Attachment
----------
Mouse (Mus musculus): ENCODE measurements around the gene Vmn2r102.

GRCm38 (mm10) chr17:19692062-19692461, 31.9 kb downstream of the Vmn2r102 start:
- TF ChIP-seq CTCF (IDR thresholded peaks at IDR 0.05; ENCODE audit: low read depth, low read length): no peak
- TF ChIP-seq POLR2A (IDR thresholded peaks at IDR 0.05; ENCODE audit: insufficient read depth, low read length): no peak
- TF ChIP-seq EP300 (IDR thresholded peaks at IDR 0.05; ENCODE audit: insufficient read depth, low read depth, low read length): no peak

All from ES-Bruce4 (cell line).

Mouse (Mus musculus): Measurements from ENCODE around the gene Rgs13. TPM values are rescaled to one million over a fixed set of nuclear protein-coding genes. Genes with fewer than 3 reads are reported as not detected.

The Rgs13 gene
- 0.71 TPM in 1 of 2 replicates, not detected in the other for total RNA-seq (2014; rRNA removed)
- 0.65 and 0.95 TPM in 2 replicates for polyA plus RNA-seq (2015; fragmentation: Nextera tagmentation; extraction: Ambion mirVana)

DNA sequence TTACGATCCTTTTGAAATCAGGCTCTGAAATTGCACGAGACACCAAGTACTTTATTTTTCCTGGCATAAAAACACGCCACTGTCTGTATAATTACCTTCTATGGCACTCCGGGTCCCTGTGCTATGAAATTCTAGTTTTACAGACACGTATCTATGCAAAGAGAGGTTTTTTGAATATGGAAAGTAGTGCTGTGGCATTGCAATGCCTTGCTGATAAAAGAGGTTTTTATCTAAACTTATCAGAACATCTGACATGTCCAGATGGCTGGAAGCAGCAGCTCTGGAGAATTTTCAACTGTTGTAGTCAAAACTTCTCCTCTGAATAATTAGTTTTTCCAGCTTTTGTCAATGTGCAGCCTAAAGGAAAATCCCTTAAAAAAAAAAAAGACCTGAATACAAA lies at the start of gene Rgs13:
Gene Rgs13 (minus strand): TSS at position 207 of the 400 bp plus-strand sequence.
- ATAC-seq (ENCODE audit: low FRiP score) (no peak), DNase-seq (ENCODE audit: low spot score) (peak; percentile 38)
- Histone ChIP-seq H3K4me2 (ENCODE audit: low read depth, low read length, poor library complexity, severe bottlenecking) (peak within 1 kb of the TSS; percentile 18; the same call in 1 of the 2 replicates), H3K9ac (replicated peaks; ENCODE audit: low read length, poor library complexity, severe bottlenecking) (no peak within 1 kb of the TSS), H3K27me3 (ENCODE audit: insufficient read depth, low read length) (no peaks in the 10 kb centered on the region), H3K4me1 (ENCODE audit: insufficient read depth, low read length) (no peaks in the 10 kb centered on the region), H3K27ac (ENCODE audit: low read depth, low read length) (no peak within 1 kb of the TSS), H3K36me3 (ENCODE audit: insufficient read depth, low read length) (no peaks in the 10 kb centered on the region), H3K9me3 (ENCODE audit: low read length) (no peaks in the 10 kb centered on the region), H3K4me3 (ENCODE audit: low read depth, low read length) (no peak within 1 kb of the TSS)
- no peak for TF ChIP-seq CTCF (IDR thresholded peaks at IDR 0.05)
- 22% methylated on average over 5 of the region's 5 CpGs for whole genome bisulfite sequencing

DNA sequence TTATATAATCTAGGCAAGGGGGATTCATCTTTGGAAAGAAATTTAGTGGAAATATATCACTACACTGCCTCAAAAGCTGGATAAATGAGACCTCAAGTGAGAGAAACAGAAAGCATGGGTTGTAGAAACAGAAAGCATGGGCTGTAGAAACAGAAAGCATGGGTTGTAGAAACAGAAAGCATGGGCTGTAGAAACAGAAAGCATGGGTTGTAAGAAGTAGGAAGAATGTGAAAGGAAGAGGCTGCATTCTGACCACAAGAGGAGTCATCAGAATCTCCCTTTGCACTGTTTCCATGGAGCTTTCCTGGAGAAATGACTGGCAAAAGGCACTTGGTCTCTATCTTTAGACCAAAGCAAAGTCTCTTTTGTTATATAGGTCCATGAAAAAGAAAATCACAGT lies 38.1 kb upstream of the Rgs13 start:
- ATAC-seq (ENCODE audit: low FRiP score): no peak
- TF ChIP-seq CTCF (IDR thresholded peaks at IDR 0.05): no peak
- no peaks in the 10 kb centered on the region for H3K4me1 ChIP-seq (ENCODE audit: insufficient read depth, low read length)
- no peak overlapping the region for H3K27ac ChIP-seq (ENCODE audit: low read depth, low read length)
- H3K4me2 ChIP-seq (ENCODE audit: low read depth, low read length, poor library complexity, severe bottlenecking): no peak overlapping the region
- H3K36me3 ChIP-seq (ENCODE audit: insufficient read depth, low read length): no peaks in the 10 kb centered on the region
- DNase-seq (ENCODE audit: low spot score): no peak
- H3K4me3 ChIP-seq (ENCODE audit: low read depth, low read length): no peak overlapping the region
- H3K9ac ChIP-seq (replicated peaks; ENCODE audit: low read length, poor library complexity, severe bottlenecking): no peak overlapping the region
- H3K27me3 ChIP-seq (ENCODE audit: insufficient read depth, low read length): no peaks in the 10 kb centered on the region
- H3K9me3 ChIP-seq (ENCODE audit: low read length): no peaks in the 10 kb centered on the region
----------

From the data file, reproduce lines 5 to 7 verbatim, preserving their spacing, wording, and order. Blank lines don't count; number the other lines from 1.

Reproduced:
- TF ChIP-seq EP300 (IDR thresholded peaks at IDR 0.05; ENCODE audit: insufficient read depth, low read depth, low read length): no peak

All from ES-Bruce4 (cell line).

Mouse (Mus musculus): Measurements from ENCODE around the gene Rgs13. TPM values are rescaled to one million over a fixed set of nuclear protein-coding genes. Genes with fewer than 3 reads are reported as not detected.